If any of you have ridden older vintage sleds such as the 1960 to 1970 Ski-Doos, the first John Deere models, or even Yamaha SL models with the engines mounted up on the front of the tunnel, then you know how little weight there is over the skis and how it impacts cornering and handling.

Fast Facts

Engine Type:Parallel Twin


Engine Stroke:4-Stroke

Valve Configuration:OHV

Displacement:499 / 30.4



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The front-end bite on those early sleds is marginal at best. Even moving your body as far forward as possible can’t get you secure bite on those leaf spring-supported skis.

Now, fast forward three or four decades. Test ride Yamaha’s all-new Phazer lightweight. Nice front suspension. Well-designed stabilizer bar to maximize side-to-side weight transfer from ski to ski. Modern ski and runner design. Everything that should guarantee great handling. Easy steering is assured. Ski bite is not.


As much as we absolutely love the Yamaha Phazer as a concept, we can’t come to grips with the Phazer on the trail. Frankly, because we were excited about Yamaha’s new concept, we have made a point of test riding as many production models as possible. Our favorite of all Yamaha Phazer iterations is the GT model, which corners flattest of all and seems to have the most ski bite when riding hard. Still, it is not enough.

Upon reflection as to why the Phazer leaves us wanting, we have concluded that Yamaha engineering went a titch too far when centering the unit’s mass. Yes, we fully recognize that we are absolutely not the Phazer’s target market. But we have been able to professionally ride, evaluate and judge snowmobile performance fairly and objectively from our first ever test session in the days of tunnel-mounted sleds to today.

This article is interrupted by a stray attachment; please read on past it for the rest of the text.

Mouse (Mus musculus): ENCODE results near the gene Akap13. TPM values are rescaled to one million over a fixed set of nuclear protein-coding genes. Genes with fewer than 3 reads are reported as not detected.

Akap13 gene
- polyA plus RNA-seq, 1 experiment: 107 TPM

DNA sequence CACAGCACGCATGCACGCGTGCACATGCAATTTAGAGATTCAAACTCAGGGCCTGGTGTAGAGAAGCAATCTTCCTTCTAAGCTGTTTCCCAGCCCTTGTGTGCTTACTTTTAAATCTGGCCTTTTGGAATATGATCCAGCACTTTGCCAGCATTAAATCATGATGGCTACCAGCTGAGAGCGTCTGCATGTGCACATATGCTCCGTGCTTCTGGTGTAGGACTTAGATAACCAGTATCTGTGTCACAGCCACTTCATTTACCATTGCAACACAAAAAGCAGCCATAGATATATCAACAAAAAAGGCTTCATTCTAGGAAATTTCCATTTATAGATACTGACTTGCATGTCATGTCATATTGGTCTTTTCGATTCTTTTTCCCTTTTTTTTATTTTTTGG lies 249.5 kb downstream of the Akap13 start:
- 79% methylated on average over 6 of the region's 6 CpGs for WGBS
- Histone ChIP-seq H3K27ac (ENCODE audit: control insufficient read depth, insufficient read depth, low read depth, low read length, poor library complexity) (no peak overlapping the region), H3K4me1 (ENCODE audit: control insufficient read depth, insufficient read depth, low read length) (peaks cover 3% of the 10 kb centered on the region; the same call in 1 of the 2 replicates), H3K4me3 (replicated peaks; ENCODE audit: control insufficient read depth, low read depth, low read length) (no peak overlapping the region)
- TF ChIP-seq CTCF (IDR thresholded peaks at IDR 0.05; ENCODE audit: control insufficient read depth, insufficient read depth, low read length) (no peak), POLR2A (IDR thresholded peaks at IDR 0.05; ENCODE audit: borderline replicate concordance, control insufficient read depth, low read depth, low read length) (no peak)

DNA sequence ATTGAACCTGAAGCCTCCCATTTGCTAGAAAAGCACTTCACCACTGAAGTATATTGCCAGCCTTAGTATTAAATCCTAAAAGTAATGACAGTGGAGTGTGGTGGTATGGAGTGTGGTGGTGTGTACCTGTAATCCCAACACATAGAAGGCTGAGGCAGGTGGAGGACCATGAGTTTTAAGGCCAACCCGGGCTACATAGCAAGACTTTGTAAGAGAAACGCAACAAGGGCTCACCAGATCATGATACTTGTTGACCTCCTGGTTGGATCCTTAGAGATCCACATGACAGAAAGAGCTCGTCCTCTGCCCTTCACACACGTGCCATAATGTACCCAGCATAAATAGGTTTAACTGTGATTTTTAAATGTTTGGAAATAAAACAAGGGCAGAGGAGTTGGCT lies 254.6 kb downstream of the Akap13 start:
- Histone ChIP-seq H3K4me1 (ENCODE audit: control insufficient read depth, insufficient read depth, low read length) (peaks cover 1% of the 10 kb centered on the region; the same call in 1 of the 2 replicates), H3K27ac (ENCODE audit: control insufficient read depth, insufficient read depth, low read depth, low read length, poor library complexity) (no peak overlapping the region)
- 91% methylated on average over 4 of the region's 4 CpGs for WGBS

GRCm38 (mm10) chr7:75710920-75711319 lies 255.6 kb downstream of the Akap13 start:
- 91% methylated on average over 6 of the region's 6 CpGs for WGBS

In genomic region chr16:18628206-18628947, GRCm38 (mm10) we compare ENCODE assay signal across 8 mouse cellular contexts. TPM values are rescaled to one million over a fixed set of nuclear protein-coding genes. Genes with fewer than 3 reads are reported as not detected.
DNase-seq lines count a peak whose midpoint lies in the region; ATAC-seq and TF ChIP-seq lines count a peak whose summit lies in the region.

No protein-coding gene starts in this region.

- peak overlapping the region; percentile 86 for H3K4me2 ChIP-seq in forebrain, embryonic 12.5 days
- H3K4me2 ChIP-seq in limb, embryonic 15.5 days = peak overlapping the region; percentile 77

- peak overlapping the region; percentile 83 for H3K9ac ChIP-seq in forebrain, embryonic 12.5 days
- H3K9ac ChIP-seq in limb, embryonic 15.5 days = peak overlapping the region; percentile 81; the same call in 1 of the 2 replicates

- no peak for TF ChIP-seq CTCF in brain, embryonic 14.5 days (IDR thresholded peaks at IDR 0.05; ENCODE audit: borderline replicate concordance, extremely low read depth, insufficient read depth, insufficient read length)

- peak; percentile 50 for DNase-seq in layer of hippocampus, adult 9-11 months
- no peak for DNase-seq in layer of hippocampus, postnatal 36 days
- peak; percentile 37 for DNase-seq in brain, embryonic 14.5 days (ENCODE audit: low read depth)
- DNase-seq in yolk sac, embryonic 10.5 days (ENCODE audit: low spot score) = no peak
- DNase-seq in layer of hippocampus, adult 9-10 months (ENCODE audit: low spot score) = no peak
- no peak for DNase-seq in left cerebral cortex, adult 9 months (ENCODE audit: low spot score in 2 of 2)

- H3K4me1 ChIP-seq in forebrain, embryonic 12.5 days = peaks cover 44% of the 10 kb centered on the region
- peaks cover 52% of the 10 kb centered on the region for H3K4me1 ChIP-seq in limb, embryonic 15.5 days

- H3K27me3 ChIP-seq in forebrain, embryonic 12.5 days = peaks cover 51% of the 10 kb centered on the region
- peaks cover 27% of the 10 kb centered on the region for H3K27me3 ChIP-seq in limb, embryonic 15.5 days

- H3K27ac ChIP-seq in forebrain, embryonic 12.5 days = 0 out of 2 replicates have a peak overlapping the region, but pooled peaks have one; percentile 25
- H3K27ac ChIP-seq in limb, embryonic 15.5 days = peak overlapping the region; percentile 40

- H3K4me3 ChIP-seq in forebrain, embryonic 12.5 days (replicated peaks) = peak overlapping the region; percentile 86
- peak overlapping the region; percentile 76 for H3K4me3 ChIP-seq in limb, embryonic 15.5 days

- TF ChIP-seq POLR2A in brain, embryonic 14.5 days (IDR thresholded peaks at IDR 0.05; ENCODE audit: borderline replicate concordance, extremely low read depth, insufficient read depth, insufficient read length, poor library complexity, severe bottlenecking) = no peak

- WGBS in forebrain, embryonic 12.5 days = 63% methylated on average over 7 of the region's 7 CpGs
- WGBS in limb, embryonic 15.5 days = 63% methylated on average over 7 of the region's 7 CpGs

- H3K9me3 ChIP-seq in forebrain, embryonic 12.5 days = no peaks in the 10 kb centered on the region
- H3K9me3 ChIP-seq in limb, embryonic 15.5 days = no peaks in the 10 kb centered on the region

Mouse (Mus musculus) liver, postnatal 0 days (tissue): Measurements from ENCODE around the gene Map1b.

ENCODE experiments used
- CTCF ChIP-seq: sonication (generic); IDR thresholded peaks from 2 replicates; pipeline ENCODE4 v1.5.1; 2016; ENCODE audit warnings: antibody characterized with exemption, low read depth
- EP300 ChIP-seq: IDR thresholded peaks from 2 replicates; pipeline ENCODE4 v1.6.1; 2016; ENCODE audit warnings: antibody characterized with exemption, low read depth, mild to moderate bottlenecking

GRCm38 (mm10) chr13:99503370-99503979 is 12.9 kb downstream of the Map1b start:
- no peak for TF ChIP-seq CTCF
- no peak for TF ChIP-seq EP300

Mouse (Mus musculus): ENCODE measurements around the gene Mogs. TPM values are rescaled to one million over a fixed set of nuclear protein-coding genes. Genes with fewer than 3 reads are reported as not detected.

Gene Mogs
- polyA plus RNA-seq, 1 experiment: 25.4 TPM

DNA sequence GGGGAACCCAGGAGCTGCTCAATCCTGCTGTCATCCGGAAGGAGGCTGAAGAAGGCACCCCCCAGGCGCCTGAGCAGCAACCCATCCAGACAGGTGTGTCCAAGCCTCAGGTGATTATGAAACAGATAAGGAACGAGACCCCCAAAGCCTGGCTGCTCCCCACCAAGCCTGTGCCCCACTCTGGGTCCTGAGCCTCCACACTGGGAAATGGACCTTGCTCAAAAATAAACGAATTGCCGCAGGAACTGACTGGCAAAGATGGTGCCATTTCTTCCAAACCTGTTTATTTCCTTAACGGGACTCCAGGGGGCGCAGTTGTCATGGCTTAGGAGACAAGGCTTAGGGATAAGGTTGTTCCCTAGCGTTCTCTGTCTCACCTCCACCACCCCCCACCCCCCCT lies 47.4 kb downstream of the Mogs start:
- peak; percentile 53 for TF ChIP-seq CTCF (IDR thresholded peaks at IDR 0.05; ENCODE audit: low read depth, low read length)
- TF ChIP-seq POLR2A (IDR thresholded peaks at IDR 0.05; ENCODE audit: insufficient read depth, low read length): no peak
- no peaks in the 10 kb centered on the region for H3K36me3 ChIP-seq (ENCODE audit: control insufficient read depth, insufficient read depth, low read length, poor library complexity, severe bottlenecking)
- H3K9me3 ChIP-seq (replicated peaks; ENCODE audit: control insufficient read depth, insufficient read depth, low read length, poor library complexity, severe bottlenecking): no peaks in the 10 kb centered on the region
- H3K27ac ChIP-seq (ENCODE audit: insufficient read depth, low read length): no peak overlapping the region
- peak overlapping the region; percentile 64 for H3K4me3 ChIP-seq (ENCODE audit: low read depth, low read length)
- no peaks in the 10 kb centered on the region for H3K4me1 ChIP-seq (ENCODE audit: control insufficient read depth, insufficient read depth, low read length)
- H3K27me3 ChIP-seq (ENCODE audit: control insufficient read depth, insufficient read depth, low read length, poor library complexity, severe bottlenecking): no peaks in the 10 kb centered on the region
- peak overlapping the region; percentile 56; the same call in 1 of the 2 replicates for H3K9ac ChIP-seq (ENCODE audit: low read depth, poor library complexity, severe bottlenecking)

Back to our point. Yamaha takes this whole centralized mass thing seriously. Overall, they have done a wonderful job with making the Apex handle and ride like a much lighter sled than it is. And we compliment them for their success in snocross and proving that 4stroke performance can win against 2strokes. Still, in the case of the Phazer, we feel that the sled’s handling, which we can only rate as ‘unsure,’ is a direct result of moving the engine and its components too far to the center, too far off the ski centerline. We also think that Yamaha engineers went a bit overboard with their concept of rough trail handling and designed a front suspension that is too active and not backed up by a similarly active rear suspension.